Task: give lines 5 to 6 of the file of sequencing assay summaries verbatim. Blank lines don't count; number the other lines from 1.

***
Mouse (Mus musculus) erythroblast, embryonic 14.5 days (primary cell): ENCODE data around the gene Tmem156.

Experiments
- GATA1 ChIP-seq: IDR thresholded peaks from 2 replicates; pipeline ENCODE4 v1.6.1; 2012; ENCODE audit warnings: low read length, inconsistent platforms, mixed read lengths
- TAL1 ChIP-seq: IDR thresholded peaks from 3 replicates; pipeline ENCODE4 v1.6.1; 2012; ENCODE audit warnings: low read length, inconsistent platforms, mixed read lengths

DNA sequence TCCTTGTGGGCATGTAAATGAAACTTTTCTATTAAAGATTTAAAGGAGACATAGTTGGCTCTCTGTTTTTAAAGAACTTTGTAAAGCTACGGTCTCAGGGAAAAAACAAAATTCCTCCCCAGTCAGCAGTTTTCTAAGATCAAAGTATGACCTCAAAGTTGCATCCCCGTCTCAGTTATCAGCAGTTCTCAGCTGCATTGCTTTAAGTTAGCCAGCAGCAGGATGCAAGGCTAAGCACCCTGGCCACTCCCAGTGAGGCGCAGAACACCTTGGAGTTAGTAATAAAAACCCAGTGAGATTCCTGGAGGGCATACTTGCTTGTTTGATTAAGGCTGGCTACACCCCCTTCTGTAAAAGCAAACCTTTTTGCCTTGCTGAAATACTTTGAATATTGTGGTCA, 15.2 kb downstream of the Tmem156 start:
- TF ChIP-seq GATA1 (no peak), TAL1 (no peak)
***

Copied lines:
DNA sequence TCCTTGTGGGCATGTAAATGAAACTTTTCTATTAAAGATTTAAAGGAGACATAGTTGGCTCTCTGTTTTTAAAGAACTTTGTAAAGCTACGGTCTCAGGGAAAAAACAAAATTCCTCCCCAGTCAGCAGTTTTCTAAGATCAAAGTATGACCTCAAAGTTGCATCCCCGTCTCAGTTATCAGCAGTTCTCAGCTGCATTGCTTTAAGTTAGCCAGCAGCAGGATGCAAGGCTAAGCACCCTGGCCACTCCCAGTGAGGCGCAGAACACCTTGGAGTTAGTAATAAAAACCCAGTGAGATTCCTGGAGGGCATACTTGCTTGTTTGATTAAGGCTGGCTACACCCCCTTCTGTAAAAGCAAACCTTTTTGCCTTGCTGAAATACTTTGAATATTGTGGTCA, 15.2 kb downstream of the Tmem156 start:
- TF ChIP-seq GATA1 (no peak), TAL1 (no peak)